I'm Stuart Mackintosh with the BBC News. Hello. Britain's Prime Minister is facing defeat laterin a parliamentary vote on her proposed terms for the country's departure from the EuropeanUnion. The vote comes more than two and a half years after a referendum in which Britishvoters opted to leave the EU. The government's opponents argue the withdrawal deal islegally and constitutionally unsound. Here's our political correspondent Ian Watson. To saythis is a big day for Prime Minister would be a huge understatement. Everyone keeps talkingabout the worst, which is hard since well last week, but this time she is on a verge of sufferingpotentially a major defeat on a deal she's negotiated with the EU. More than a hundred ofMPs are still saying they cannot support it. We'll see if she can bring those numbers downtoday. There'll be various changes proposed to her deal which might make it look a bit moreattractive. But as things stand, it looks as though the Prime Minister will not be able to getenough support to get a deal through parliament.
A senior member of the Afghan Taliban has been detained in Pakistan. Taliban sources saidthe man held is Hafiz Mohibullah, the Religious Affairs Minister in the Taliban administration inAfghanistan before 2001. Our Pakistan correspondent Secunder Kermani has more details. Hehad been living in the northern Pakistani city of Peshawar for a number of years, but he wasdetained by Pakistani authorities in the past few days. And now our sources, the seniorTaliban figures speaking to us on condition of anonymity, has said that this move is part of astrategy by Pakistan to pressurize the Taliban into taking part in peace talks with US officialswhich they have already been doing it in Qatar and the United Arab Emirates but also cruciallytaking part in peace talks with the Afghan government who so far the Taliban have refused tomeet because they dismissed them as puppets.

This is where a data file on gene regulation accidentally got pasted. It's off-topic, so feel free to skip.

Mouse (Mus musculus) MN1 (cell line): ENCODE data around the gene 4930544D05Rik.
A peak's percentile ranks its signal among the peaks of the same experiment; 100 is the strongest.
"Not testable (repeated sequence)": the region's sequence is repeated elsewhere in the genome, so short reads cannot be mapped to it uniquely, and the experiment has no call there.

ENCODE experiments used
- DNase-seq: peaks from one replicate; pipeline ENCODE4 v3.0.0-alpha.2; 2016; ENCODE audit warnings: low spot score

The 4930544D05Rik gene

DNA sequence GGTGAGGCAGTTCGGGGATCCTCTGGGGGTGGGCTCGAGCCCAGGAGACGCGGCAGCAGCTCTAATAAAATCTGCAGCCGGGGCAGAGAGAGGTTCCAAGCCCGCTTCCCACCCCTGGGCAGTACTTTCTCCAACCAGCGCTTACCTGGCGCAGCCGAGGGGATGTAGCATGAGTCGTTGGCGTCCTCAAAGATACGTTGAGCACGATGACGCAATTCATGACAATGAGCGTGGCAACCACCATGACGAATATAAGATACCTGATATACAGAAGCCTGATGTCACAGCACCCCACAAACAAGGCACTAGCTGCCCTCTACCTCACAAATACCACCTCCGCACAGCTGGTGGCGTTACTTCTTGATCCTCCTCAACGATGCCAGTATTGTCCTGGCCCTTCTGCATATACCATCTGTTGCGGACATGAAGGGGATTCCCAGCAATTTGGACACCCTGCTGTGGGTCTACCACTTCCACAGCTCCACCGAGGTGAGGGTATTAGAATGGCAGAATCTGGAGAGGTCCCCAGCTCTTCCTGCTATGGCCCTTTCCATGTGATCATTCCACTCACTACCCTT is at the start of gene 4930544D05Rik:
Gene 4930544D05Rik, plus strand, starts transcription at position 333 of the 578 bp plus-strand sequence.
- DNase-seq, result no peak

The Brazilian President Jair Bolsonaro is due to sign a decree today loosening the country's gunlaws. Mr. Bolsonaro who took office earlier this month, made the pledge a key part of hispresidential campaign. Candace Piette reports. Brazilians are desperate for better publicsecurity. In 2017, almost 64,000 people were murdered, two thirds died from gunshotwounds. But the latest polls say most Brazilians believe making firearms more available willpour gas on a raging fire. That hasn't stopped President Bolsonaro who says that by freeing upthe existing gun laws, he can reduce crime. As a first step, Brazilians will only have to renewtheir gun license every ten years instead of five. They also won't have to work so hard toconvince the police they need a firearm. BBC news.